Brave Veterinary Teams Take Care of Yourself

April 2, 2020

Thank you brave, compassionate veterinary team members providing essential, healing care. Your deeds are heroic! You are HEROS! Forever grateful. Take care of yourself.

The topic we chose for this month (three months ago) is Veterinary Team Safety. We had no idea we would be amid a pandemic!

You may find helpful information within the World Health Organization’s handout on taking care of yourself. 

So here we are, April 1st and I am compelled to share moving posts from two colleagues Lauren Smith, DVM and Kate Neligan. I am hopeful their words help to create a safe place for your feelings to reside. All feelings are normal in the turbulence we are enduring.

When I first read Lauren’s post, I felt connected, for the first time, to the experiences veterinary team members were having. I felt what was “out there” was “in here.” I physically felt it in my heart and my gut. It moved me. She did a great job expressing her fears, doubts and outlined a sequence that I could see. Putting her thoughts to paper was cathartic for her and for those she touched. I Instant Messaged Laruen today and she is feeling better.

Lauren Smith, DVM wrote 3/29/2020 Read the entire post.

“I have COVID-19. At least I assume I do. The test results are still out.

….Friday, I feel great-energized!

….Tuesday, I feel fine.

….Friday, I am having a shortness of breath.

….Saturday, I set up a Telemedicine appointment with a doctor.

….X-ray results; they’re clear. Isolation for 14 days.

I wonder what I can do other than Netflix “Love is Blind” and continue re-reading “Harry Potter.” And then I decide I can share my story. I can let others know how it feels. Let them know that the fear and confusion, the guilt and uselessness, the feelings of helplessness and loss of control, the ups and the downs—they’re all normal. We’re all just here, waiting for the other shoe to drop. Worrying we’re not doing enough—worrying we’re doing too much. Knowing we should stay at home but feeling like we should be being productive.

So here it is…You are not alone. You are normal. In fact, what you’re feeling right now is probably the only truly normal thing in this totally abnormal world.” Thank you, Lauren. Read the entire post.

You, too, may be feeling the turbulence. For me, my emotions have been all over the place. Concern, doubt and uncertainty. This SUCKS! Then in the next moment, embracing opportunities, creativity and excitement for what can be. It’s like going from first to fifth gear without the middle transitions.

Another colleague, Kate Neligan, has been generating words that resonate well with me.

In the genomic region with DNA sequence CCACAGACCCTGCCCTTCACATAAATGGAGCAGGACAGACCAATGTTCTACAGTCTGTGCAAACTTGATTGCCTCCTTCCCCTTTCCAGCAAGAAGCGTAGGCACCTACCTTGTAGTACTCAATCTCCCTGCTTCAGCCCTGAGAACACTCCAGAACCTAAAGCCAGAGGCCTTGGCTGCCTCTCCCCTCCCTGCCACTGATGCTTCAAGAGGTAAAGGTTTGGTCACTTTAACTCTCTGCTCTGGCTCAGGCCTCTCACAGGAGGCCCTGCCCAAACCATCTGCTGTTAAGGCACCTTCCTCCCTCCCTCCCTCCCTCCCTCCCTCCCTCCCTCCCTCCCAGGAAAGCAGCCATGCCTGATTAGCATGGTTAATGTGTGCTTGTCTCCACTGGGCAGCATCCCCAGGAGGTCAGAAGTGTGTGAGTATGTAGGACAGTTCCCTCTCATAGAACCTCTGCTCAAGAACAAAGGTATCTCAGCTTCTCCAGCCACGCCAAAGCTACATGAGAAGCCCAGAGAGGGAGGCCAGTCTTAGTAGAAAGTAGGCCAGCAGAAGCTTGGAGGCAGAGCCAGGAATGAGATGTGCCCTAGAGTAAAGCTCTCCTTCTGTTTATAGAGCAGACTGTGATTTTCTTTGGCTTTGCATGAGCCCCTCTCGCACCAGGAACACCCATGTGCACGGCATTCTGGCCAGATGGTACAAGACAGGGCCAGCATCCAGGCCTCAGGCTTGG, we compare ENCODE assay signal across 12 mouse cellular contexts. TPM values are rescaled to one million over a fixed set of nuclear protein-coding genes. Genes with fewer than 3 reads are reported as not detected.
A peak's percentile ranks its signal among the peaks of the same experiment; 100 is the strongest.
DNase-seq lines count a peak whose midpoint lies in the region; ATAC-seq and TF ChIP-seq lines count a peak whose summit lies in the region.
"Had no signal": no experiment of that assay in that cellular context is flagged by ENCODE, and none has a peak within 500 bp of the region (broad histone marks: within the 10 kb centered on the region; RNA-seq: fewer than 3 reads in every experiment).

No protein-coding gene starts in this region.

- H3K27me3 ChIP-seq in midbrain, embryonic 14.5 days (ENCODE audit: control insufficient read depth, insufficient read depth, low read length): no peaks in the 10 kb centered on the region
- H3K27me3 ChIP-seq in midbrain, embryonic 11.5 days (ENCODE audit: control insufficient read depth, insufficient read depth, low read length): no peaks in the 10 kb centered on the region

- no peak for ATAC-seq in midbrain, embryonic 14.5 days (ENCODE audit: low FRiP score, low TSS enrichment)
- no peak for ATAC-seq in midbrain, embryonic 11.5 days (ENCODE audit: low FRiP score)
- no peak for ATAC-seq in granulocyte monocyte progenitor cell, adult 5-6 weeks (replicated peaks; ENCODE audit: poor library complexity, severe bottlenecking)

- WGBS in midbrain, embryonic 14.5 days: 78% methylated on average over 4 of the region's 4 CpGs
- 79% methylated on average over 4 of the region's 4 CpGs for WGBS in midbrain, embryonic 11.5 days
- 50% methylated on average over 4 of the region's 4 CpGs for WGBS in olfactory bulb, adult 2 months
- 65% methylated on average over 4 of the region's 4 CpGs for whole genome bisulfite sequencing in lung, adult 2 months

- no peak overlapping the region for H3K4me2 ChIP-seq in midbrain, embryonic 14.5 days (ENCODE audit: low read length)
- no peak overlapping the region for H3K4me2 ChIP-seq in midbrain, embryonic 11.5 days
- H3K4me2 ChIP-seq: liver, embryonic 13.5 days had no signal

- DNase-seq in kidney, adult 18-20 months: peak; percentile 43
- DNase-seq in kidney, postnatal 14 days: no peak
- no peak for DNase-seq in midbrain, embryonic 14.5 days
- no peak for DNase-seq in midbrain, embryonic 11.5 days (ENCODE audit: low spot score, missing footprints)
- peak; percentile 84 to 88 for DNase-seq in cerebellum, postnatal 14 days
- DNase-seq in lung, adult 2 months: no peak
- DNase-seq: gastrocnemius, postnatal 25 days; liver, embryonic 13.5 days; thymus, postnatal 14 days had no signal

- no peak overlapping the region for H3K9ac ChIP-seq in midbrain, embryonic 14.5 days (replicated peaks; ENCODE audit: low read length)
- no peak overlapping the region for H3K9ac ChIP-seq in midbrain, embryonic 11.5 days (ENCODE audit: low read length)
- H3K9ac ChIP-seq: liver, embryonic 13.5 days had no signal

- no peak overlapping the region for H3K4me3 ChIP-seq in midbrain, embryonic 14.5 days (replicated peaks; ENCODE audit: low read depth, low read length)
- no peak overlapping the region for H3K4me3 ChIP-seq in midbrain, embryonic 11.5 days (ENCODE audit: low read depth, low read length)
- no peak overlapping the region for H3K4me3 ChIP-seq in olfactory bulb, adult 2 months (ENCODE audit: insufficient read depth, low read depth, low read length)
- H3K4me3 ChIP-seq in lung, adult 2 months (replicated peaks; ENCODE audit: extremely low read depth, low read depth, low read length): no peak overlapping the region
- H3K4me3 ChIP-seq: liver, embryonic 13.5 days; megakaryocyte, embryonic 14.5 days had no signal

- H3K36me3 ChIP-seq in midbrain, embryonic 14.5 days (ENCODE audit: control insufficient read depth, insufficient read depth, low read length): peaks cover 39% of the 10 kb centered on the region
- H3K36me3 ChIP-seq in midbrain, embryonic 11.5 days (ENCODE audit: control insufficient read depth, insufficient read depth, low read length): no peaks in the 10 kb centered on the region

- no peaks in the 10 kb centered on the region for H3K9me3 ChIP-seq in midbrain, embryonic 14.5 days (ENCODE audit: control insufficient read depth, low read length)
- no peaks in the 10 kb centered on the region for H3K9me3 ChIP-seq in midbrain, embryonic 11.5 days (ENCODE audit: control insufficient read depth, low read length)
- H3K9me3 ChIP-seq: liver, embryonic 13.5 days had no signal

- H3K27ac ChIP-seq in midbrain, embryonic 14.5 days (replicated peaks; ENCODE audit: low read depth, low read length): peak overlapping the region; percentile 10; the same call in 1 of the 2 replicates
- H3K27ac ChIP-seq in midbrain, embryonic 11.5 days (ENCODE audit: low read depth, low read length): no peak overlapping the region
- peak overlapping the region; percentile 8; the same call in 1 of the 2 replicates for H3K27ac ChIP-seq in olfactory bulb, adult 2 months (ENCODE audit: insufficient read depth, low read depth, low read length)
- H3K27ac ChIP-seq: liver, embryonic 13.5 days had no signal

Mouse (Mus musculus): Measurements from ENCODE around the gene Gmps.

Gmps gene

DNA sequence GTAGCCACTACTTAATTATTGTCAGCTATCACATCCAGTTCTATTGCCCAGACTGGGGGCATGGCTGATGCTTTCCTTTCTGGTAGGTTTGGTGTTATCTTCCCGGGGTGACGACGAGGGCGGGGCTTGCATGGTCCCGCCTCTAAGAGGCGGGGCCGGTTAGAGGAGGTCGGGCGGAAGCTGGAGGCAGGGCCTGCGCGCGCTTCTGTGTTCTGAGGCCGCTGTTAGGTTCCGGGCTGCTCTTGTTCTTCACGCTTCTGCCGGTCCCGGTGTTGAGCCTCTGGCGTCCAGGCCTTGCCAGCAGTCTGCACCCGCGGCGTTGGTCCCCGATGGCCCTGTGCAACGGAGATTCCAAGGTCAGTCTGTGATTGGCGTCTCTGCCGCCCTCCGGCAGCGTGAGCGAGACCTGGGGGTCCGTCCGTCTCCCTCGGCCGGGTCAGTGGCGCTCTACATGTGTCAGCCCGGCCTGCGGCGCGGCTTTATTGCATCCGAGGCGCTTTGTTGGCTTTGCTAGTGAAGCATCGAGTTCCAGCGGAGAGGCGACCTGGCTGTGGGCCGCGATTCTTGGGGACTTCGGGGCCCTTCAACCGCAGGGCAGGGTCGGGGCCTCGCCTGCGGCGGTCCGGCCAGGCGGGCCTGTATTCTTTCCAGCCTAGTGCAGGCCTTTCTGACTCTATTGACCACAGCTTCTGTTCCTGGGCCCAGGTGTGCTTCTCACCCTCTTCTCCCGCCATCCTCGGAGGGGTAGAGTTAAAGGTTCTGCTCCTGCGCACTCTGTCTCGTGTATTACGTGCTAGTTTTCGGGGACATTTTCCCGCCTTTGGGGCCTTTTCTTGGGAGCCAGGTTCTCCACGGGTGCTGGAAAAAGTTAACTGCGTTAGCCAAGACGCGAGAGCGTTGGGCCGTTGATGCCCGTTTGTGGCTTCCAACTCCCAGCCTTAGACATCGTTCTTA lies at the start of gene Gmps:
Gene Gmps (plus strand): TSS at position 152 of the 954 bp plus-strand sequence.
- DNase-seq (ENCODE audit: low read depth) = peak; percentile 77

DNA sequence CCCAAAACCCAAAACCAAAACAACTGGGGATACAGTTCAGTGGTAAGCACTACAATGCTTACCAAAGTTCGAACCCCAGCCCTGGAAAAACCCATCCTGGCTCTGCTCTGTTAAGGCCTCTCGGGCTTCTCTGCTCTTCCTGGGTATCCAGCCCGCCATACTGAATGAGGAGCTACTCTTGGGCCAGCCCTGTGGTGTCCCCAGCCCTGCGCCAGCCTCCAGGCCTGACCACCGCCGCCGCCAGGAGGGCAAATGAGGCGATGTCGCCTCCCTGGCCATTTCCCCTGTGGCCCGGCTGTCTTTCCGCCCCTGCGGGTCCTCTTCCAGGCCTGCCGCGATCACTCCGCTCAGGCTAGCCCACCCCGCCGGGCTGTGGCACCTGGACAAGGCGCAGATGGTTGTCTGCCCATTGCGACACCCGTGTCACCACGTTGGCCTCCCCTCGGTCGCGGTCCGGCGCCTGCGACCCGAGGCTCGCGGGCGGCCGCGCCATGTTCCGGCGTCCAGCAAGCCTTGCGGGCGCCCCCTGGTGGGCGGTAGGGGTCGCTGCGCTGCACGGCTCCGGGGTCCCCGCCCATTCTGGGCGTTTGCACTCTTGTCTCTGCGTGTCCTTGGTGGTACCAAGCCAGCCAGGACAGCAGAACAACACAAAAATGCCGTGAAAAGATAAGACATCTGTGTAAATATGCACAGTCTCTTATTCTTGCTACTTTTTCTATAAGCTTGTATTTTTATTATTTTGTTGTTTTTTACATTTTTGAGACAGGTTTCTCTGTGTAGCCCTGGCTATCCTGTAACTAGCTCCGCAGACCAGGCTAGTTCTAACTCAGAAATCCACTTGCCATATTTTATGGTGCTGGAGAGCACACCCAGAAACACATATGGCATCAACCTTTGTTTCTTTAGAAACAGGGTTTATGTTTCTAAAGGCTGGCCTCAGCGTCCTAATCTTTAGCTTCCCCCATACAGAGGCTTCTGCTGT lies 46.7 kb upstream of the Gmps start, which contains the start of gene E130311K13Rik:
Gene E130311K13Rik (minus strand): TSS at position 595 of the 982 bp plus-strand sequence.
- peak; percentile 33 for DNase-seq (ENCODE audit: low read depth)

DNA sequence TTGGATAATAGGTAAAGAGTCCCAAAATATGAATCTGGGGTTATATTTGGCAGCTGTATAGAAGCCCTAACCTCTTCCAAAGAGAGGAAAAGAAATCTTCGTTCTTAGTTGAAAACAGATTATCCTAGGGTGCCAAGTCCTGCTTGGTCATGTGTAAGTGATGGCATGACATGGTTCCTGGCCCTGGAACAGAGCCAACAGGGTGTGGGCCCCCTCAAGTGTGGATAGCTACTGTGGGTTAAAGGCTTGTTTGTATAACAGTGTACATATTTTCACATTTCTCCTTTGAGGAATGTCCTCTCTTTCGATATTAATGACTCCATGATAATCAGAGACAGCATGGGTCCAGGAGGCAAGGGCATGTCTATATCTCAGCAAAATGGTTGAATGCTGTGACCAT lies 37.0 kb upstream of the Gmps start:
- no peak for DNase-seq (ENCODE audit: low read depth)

“Let it out….. let it go. Let out the primal scream of anger into your pillow or blast music in your car and let it out.

Let out the tears of grief for any loss you’ve ever experienced. Let out the fear of the future and the fact that the unknown can feel scary because we aren’t in control and yes, the shoe can drop. Let it out in safe ways – into your voice memo, into a pillow, into a bath, on a pad of paper. Run it off, tap it off, and clear it out.

Your true divine essence is clear, grounded, calm love. It’s safe there and it’s beckoning you to return there now. Feelings are energy in motion, and they need to move.” Thank you, Kate. Connect with Kate.

Odd both posts included “the shoe can drop.” Curious what does that mean. Not a phrase I use and unsure of its origin. It means await a seemingly inevitable event.

So, the veterinary team safety message is this, whatever you are feeling, it is normal. Feelings are neither right nor wrong. In the moment of anger, frustration, fear, elation and gratitude simply recognize it and feel it. Both Lauren and Kate referenced waiting for the shoe to drop because there is more to this event. This is not a sprint, it’s a marathon.

From within the WHO handout:

  1. Take care of yourself at this time. Try and use helpful coping strategies such as ensuring sufficient rest and respite during work or between shifts, eat sufficient and healthy food, engage in physical activity, and stay in contact with family and friends. Avoid using unhelpful coping strategies such as use of tobacco, alcohol or other drugs. In the long term, these can worsen your mental and physical well-being. The COVID-19 outbreak is a unique and unprecedented scenario for many workers, particularly if they have not been involved in similar responses. Even so, using strategies that have worked for you in the past to manage times of stress can benefit you now. You are the person most likely to know how you can de-stress and you should not be hesitant in keeping yourself psychologically well. This is not a sprint; it’s a marathon.

Be safe. Be Well.

Reach out to me if you need to speak with someone. I have an empathetic ear.

Rebecca Rose, CVT


How it Feels to Have COVID-19, Lauren Smith, DVM,

Let it Out. Let it Go, Kate Neligan,

CATALYST VetPC Resources in Veterinary Team Safety

Psychological Safety, What is and how do I create it in my culture;

Take your MEDS, Meditation, Exercise, Diet and Sleep;